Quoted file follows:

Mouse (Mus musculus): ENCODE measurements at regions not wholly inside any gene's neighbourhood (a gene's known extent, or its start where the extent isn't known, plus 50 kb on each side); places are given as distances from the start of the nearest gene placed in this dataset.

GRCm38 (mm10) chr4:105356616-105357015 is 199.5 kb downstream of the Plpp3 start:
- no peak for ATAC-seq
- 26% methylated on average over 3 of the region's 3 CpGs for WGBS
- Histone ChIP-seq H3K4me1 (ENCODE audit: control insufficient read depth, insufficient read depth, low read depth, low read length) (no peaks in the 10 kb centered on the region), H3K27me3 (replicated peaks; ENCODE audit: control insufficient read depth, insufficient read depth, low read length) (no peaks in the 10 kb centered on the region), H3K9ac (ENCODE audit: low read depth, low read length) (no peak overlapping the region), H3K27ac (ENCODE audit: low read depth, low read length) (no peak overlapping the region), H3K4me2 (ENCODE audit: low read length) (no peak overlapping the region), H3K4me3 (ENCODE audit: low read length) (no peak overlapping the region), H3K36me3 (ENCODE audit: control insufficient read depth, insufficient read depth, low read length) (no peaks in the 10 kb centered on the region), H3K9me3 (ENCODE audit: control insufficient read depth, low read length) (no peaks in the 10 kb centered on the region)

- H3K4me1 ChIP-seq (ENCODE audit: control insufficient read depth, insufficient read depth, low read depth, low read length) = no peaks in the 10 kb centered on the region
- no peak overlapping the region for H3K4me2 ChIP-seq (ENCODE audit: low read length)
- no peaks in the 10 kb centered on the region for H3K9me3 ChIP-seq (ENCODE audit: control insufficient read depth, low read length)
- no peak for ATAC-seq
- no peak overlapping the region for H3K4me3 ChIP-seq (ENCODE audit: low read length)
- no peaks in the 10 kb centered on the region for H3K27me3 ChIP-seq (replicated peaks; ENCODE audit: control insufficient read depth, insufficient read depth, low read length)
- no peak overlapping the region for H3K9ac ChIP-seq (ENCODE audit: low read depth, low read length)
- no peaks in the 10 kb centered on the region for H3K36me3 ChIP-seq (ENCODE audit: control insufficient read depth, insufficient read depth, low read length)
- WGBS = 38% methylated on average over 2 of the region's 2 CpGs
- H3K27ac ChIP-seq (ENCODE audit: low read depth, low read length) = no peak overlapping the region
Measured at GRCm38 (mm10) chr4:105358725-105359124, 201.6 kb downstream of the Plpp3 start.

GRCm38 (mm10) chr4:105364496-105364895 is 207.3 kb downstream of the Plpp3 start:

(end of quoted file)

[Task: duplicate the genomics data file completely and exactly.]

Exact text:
Mouse (Mus musculus): ENCODE measurements at regions not wholly inside any gene's neighbourhood (a gene's known extent, or its start where the extent isn't known, plus 50 kb on each side); places are given as distances from the start of the nearest gene placed in this dataset.

GRCm38 (mm10) chr4:105356616-105357015 is 199.5 kb downstream of the Plpp3 start:
- no peak for ATAC-seq
- 26% methylated on average over 3 of the region's 3 CpGs for WGBS
- Histone ChIP-seq H3K4me1 (ENCODE audit: control insufficient read depth, insufficient read depth, low read depth, low read length) (no peaks in the 10 kb centered on the region), H3K27me3 (replicated peaks; ENCODE audit: control insufficient read depth, insufficient read depth, low read length) (no peaks in the 10 kb centered on the region), H3K9ac (ENCODE audit: low read depth, low read length) (no peak overlapping the region), H3K27ac (ENCODE audit: low read depth, low read length) (no peak overlapping the region), H3K4me2 (ENCODE audit: low read length) (no peak overlapping the region), H3K4me3 (ENCODE audit: low read length) (no peak overlapping the region), H3K36me3 (ENCODE audit: control insufficient read depth, insufficient read depth, low read length) (no peaks in the 10 kb centered on the region), H3K9me3 (ENCODE audit: control insufficient read depth, low read length) (no peaks in the 10 kb centered on the region)

- H3K4me1 ChIP-seq (ENCODE audit: control insufficient read depth, insufficient read depth, low read depth, low read length) = no peaks in the 10 kb centered on the region
- no peak overlapping the region for H3K4me2 ChIP-seq (ENCODE audit: low read length)
- no peaks in the 10 kb centered on the region for H3K9me3 ChIP-seq (ENCODE audit: control insufficient read depth, low read length)
- no peak for ATAC-seq
- no peak overlapping the region for H3K4me3 ChIP-seq (ENCODE audit: low read length)
- no peaks in the 10 kb centered on the region for H3K27me3 ChIP-seq (replicated peaks; ENCODE audit: control insufficient read depth, insufficient read depth, low read length)
- no peak overlapping the region for H3K9ac ChIP-seq (ENCODE audit: low read depth, low read length)
- no peaks in the 10 kb centered on the region for H3K36me3 ChIP-seq (ENCODE audit: control insufficient read depth, insufficient read depth, low read length)
- WGBS = 38% methylated on average over 2 of the region's 2 CpGs
- H3K27ac ChIP-seq (ENCODE audit: low read depth, low read length) = no peak overlapping the region
Measured at GRCm38 (mm10) chr4:105358725-105359124, 201.6 kb downstream of the Plpp3 start.

GRCm38 (mm10) chr4:105364496-105364895 is 207.3 kb downstream of the Plpp3 start: